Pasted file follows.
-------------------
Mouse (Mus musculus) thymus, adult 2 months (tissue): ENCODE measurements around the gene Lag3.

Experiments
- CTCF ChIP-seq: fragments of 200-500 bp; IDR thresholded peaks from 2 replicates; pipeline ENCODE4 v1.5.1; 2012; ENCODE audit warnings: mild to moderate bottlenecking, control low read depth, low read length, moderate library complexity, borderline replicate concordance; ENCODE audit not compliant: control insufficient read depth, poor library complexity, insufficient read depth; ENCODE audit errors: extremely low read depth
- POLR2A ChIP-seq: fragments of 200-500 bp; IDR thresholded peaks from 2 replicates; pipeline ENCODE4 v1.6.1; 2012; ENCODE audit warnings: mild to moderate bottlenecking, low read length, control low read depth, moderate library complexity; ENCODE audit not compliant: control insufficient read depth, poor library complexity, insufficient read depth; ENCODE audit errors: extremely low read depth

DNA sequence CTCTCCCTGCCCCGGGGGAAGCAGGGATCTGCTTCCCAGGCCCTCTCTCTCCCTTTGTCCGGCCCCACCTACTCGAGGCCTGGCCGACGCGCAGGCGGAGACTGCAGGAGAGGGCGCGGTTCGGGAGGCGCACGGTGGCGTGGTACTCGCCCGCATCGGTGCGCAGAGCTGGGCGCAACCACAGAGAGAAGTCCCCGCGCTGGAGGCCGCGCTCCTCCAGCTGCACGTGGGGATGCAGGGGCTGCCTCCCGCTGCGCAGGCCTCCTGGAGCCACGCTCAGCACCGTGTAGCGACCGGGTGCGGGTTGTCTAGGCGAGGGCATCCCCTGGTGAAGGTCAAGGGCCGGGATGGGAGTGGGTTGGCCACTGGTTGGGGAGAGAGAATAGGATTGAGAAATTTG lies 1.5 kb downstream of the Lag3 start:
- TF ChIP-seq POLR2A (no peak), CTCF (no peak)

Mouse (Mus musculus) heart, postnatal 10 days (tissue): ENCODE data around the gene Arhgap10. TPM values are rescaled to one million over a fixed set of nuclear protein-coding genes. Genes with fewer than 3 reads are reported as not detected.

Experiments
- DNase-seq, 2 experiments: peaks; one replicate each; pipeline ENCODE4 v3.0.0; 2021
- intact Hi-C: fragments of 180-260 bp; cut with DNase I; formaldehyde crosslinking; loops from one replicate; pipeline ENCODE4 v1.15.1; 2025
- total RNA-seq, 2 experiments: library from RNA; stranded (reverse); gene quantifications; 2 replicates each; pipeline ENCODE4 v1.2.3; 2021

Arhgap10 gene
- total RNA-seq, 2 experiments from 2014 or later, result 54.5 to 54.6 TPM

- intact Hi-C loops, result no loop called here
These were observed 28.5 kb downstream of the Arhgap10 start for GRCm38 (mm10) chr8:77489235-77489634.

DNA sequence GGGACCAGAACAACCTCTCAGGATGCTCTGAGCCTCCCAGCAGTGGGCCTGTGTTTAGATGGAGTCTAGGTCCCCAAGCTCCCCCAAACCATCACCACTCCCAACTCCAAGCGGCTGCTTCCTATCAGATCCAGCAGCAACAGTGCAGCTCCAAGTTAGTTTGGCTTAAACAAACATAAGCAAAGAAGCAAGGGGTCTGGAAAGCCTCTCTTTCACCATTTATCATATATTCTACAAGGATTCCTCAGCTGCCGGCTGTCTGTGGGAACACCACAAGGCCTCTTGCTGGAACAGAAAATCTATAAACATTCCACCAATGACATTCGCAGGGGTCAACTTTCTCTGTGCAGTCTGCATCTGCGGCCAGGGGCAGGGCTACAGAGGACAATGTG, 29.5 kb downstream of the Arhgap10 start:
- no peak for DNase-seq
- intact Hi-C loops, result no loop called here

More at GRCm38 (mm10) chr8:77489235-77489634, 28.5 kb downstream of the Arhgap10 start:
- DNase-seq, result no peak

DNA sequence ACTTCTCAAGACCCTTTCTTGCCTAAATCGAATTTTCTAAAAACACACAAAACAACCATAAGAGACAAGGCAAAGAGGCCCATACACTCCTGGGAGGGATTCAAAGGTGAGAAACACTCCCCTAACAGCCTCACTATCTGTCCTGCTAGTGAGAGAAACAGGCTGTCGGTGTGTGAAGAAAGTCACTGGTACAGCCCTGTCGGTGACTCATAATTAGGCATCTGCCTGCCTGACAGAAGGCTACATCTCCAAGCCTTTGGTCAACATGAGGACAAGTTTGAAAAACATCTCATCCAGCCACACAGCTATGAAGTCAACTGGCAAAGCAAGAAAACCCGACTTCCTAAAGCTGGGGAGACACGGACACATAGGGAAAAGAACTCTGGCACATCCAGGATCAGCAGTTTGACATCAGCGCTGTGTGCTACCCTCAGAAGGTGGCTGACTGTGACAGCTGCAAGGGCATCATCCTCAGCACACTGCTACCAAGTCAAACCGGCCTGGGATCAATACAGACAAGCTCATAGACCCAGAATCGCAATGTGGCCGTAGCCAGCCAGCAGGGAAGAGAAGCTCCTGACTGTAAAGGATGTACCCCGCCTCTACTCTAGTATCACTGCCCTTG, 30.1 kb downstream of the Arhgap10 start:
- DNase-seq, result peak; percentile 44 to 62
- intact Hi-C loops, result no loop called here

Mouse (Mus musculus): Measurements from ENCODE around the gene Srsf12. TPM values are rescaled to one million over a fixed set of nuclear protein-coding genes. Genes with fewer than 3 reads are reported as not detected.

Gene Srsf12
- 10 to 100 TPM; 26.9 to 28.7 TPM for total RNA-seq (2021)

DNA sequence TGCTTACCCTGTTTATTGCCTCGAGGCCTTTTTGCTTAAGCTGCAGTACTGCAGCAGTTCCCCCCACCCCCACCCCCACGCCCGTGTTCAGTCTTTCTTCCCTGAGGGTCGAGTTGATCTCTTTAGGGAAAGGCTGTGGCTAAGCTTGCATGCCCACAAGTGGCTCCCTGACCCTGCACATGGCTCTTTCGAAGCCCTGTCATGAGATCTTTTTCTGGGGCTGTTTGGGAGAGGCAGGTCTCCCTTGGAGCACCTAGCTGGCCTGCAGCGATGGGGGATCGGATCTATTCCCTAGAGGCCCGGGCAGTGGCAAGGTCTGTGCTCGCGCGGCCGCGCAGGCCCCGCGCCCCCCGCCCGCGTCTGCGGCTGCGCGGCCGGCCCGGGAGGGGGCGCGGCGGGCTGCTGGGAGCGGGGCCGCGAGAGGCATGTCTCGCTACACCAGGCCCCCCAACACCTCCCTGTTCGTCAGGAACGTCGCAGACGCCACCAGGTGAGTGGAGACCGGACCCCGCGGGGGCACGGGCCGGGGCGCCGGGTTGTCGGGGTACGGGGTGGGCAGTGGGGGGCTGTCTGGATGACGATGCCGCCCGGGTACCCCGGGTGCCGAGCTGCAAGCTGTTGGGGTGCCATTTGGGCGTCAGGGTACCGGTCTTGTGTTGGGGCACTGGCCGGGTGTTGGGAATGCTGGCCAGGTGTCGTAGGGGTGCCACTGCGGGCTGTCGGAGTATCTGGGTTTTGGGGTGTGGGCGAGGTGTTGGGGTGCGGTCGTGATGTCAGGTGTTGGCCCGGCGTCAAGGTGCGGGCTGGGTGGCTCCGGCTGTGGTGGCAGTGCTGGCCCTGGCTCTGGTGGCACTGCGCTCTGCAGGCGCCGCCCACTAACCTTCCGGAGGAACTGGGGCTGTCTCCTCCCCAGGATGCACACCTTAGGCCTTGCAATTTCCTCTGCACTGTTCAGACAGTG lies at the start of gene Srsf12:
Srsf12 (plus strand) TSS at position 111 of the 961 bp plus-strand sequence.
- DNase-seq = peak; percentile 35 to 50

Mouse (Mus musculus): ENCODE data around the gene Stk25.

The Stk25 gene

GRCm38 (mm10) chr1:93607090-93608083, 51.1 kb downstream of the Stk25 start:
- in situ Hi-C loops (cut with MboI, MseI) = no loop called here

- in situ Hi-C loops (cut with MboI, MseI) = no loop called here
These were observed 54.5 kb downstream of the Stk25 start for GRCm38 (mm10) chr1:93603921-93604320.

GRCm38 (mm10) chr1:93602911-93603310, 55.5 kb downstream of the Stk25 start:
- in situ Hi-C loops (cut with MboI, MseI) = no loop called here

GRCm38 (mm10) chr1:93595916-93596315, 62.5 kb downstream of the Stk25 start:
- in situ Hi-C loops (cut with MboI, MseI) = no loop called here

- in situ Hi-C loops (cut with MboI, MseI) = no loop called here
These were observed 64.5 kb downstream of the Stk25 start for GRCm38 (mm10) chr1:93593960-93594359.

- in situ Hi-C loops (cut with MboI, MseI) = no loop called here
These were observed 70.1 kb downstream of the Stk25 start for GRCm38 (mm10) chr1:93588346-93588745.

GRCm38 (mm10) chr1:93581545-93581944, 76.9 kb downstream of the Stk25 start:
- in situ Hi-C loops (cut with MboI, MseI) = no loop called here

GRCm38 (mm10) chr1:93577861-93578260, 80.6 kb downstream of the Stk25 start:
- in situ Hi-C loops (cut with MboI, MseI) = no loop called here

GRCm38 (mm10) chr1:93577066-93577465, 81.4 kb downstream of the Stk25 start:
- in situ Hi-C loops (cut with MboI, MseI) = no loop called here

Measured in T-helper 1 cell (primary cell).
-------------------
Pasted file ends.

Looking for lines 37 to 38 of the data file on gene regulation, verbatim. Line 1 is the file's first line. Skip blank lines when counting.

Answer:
- in situ Hi-C loops (cut with MboI, MseI) = no loop called here

GRCm38 (mm10) chr1:93595916-93596315, 62.5 kb downstream of the Stk25 start: